"John was a member of the AFB family and an excellent mentor to people with vision loss. His many contributions live on today through AFB CareerConnect and our work with technology. We will always be grateful for his tremendous work to make the world a better place for people with vision loss. Our hearts go out to John's family and friends."—Carl Augusto, AFB president and CEO
"I spoke with John a few weeks ago, and as always, he sounded great—upbeat and thinking about the future. Of course, he was also working to right a wrong. John set so many fine examples, especially for how to live life to the fullest. It's no wonder that he was an extraordinary mentor for CareerConnect, because he was such a great teacher and role model. Thanks, John, for all you did to better lives for people with vision loss." —Paul Schroeder AFB vice president, Programs and Policy
"I met John when I was 22 years of age. I loved technology, we connected immediately. He was a possibility thinker that encouraged me to "always think solutions." He helped me believe in myself and the technology I was using. He told me the "technology would work if I worked the technology." I was privileged to learn from such a kind, intelligent, and giving person. The world of assistive technology is a better place because of Mr. John DeWitt."—David J. De Notaris, director of the Bureau of Blindness & Visual Services, State of Pennsylvania
"John was a good man who wanted to reach as many people as possible who could benefit from the technology available to those who are low vision or blind. His business decisions were not always universally loved, but his desire to provide accessibility to others was what was always on his mind. Working for him provided me the opportunity to learn and gain experience with assistive technology so that I can help others and I will always be thankful to him for that."—Colleen Faupel, teacher of the Visually Impaired (former employee of John DeWitt)
"In March 2002, I became AFB CareerConnect's program specialist. This was the time when the Careers & Technology Information Bank (CTIB) was being transitioned to an online career education and exploration program, highlighting assistive technology and mentors. As Joe mentioned above, John was Mentor #1 and I, too, was impressed by him all of the time. He was kind and always took a moment to chat before getting into business. Being that one of my main responsibilities at the time was to connect users with mentors, I really appreciated how willing John was to mentor anyone I connected him with. Sometimes we marveled at how far we had come with this program and how everything was becoming interactive, where users and mentors could find and connect with each other without an intermediary. But back in those days, we did not have all of the many features we now have and I did a lot of telephone calling to mentors and users and John was one of my favorites to call on. He never turned down the opportunity to mentor others in this program. I'm very glad I had the special privilege of getting to know John DeWitt in this manner. And AFB CareerConnect is very proud to have had him as Mentor #1."—Detra Bannister, AFB CareerConnect employment specialist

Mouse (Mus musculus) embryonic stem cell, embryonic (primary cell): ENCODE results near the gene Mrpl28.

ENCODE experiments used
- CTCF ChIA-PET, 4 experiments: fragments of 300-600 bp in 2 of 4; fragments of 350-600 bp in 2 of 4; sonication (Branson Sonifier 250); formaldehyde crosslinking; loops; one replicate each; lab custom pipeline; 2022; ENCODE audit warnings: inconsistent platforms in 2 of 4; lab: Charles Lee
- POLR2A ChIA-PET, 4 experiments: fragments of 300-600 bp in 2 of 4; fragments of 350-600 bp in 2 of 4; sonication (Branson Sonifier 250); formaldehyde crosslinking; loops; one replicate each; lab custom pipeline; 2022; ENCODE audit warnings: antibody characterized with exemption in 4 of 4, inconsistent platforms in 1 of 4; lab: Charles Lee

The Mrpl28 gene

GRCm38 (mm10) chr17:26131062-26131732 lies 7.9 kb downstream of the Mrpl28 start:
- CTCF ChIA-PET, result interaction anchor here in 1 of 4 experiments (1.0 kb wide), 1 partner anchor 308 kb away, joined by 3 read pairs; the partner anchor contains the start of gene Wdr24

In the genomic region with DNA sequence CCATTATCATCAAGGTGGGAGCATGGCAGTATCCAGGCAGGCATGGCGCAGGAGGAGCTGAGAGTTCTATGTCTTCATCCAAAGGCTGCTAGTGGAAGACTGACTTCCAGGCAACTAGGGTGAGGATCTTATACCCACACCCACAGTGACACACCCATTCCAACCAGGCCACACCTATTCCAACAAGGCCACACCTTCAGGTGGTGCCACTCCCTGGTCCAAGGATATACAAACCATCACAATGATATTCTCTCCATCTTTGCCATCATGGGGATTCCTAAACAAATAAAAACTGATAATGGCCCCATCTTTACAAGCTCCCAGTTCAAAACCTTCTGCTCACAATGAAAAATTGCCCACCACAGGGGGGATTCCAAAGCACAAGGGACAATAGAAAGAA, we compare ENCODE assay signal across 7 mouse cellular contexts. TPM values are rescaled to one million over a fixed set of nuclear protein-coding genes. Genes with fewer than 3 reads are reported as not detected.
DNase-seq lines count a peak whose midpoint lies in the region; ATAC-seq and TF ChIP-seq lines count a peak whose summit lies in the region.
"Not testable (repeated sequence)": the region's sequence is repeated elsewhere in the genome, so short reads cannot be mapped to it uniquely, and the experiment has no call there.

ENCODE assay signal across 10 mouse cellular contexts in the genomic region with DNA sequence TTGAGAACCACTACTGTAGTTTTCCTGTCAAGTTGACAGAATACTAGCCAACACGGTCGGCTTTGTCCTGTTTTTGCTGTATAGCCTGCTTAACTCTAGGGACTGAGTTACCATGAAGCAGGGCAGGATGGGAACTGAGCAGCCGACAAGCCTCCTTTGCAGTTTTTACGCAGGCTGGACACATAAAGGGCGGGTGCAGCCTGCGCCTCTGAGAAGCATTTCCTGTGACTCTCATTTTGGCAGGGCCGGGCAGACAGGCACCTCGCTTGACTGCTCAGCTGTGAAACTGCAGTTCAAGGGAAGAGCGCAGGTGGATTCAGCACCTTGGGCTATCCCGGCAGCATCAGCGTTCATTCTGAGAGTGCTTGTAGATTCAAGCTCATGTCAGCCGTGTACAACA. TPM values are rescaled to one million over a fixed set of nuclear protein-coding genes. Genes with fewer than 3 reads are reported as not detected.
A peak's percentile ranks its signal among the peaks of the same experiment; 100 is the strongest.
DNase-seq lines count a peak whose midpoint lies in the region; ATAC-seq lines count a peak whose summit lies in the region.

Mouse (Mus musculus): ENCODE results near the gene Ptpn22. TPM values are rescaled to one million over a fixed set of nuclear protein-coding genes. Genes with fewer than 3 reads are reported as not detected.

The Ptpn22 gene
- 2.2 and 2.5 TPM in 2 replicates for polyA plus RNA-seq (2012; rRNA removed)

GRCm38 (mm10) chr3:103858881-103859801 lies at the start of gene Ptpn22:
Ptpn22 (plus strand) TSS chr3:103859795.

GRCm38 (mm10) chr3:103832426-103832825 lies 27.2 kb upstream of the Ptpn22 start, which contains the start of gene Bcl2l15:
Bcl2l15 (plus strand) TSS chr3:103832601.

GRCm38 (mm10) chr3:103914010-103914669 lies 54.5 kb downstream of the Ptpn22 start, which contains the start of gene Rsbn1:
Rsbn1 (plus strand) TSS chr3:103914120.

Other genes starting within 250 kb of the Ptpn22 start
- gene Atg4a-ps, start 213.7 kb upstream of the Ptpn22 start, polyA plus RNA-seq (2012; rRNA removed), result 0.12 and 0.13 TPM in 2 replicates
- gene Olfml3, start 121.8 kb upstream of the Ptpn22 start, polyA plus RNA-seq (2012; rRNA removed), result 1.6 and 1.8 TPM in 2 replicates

You can read more details about John Dewitt's life from his obituary.
by Helen Selsdon
Happy Fourth of July!
Helen Keller fought her entire life for social and economic equality for all. During the 1930s she used the platform of the popular Home Magazine to express her ideas and encourage self-reliance, education, and hope, particularly among women. On the occasion of the Fourth of July, 1934, she encouraged readers to reflect on democracy and the work of U.S. President Franklin D. Roosevelt who sought to lift the country out of its economic woes.
"Independence Day" by Helen Keller Home Magazine, July 1934
Image and text courtesy of the Helen Keller Archives, American Foundation of the Blind
When the midsummer months come round, people think seriously about taking a vacation. Every one desires a respite from the pressure of business duties and social obligations. They want to let up, to enjoy, unhampered by nagging care and appointments, the restorative pleasures of the great out-doors and the diversions to which their taste inclines them.
Independence Day is the excuse for all who can to plan some kind of celebration. I imagine they think more about the excursion than about the ideals of the founders of their country, and perhaps that is as it should be.
I, however, cannot think of the Fourth of July without remembering one American who will not have a holiday this Summer – that is, President Roosevelt. I feel we should all have him in our thoughts, whatever our diversions may be. For we have laid upon him a momentous duty in the fulfillment of which he is exerting every power in him.
On that day President Roosevelt will be engaged upon the task of making the ideals of the founders of America triumph. He must of course rely upon the loyalty of the people who put him at the head of the nation to carry through successfully the extensive and important trust they have placed in his hands.
To lead a country in revolution wisely and effectively, without ambition and without bloodshed, demands lofty genius and unbending purpose; and there can be no doubt that a revolution of vast consequences is taking place in America at the present time.